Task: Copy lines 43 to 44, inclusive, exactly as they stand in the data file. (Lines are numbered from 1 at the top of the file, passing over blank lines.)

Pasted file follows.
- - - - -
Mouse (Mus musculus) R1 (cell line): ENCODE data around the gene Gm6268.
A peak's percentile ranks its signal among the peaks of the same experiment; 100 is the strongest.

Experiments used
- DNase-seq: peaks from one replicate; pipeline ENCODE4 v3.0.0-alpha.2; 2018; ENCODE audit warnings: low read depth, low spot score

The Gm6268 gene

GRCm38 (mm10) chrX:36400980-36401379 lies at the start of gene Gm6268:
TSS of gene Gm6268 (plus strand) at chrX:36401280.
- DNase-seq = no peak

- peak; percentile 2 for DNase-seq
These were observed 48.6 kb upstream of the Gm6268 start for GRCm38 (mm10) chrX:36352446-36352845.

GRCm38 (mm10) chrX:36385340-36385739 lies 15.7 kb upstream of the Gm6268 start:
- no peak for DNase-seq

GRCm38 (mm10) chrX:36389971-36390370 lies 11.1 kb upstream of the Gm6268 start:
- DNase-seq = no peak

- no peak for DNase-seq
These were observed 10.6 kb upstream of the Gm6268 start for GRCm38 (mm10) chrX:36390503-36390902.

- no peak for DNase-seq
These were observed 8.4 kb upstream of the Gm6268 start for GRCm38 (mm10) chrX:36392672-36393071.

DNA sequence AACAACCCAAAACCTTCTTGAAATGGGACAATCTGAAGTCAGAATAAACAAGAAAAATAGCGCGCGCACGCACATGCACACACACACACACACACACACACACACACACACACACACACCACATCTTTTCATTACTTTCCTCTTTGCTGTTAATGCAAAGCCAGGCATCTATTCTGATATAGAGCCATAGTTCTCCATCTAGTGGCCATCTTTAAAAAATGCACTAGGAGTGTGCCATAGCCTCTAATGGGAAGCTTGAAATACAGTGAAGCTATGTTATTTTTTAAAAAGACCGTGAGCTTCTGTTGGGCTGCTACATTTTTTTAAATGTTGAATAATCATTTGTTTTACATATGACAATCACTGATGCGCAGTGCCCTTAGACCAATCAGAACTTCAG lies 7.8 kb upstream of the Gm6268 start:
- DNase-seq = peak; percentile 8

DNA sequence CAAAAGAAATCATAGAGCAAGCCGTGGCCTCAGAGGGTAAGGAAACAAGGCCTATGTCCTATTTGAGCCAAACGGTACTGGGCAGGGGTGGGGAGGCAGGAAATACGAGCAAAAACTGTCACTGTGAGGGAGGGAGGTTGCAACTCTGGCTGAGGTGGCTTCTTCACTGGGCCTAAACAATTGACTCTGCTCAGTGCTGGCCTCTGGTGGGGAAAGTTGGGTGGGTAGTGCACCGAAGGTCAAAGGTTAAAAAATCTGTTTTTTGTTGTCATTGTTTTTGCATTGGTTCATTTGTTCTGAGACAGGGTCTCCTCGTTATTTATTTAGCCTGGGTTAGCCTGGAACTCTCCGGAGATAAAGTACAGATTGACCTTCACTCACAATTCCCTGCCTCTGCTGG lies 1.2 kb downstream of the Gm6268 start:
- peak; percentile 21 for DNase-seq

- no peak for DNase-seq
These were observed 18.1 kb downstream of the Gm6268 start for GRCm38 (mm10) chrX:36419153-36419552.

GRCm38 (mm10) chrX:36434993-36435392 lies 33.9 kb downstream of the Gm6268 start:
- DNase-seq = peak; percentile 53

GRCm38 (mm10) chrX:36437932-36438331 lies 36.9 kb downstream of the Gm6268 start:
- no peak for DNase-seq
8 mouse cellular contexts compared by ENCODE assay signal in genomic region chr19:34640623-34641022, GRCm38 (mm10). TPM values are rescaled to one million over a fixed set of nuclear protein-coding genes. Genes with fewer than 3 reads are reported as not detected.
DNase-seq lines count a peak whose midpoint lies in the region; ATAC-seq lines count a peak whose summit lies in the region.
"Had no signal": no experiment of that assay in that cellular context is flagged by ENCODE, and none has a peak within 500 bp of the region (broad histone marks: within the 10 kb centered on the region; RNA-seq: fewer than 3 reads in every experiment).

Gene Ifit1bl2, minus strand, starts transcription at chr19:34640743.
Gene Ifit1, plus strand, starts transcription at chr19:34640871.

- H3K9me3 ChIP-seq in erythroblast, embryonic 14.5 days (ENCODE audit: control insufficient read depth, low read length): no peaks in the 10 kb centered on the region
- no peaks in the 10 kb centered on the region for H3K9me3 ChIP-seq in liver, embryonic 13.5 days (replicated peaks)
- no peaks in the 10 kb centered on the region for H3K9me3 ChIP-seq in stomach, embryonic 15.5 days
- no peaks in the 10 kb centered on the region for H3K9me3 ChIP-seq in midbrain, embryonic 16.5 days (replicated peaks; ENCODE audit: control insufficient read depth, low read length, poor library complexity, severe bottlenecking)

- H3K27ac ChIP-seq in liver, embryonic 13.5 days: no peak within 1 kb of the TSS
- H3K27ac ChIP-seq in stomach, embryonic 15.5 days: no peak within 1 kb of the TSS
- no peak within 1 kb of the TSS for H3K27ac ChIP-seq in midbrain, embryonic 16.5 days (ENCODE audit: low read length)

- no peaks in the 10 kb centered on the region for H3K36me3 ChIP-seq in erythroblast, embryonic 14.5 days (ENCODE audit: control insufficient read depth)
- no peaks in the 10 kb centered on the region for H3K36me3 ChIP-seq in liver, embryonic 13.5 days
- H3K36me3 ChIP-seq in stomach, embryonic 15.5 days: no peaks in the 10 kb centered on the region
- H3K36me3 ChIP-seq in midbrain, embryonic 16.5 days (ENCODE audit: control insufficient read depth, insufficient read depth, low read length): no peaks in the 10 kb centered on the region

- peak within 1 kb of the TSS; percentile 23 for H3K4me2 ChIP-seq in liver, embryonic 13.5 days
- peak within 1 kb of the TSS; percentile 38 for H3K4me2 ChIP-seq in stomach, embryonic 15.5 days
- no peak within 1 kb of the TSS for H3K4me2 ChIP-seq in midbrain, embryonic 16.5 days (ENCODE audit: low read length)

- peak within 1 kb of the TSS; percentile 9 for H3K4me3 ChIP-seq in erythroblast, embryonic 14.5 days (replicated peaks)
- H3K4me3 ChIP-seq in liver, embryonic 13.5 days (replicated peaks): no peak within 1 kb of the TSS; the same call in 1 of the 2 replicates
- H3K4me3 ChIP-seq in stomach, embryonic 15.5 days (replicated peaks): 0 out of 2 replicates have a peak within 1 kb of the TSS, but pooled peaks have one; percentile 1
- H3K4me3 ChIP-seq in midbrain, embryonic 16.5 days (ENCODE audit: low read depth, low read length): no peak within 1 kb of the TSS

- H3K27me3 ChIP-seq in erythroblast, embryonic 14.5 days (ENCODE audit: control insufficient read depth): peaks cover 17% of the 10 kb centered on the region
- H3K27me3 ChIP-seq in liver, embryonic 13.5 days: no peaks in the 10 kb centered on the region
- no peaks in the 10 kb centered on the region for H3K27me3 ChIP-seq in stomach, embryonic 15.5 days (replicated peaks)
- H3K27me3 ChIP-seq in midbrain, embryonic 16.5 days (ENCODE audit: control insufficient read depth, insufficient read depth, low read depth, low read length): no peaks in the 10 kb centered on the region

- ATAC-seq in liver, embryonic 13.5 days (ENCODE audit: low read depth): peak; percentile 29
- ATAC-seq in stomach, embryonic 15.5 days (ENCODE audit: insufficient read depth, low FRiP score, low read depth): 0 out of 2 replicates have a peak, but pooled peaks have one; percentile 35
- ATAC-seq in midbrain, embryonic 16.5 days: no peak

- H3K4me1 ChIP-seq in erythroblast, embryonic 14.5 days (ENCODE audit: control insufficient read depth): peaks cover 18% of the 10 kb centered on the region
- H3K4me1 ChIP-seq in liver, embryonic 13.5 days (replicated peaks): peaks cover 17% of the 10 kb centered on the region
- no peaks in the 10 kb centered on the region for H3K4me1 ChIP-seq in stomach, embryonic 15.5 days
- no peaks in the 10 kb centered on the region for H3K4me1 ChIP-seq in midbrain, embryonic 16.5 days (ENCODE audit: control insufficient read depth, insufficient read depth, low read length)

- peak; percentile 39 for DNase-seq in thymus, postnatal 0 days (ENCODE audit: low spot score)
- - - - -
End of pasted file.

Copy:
- H3K36me3 ChIP-seq in stomach, embryonic 15.5 days: no peaks in the 10 kb centered on the region
- H3K36me3 ChIP-seq in midbrain, embryonic 16.5 days (ENCODE audit: control insufficient read depth, insufficient read depth, low read length): no peaks in the 10 kb centered on the region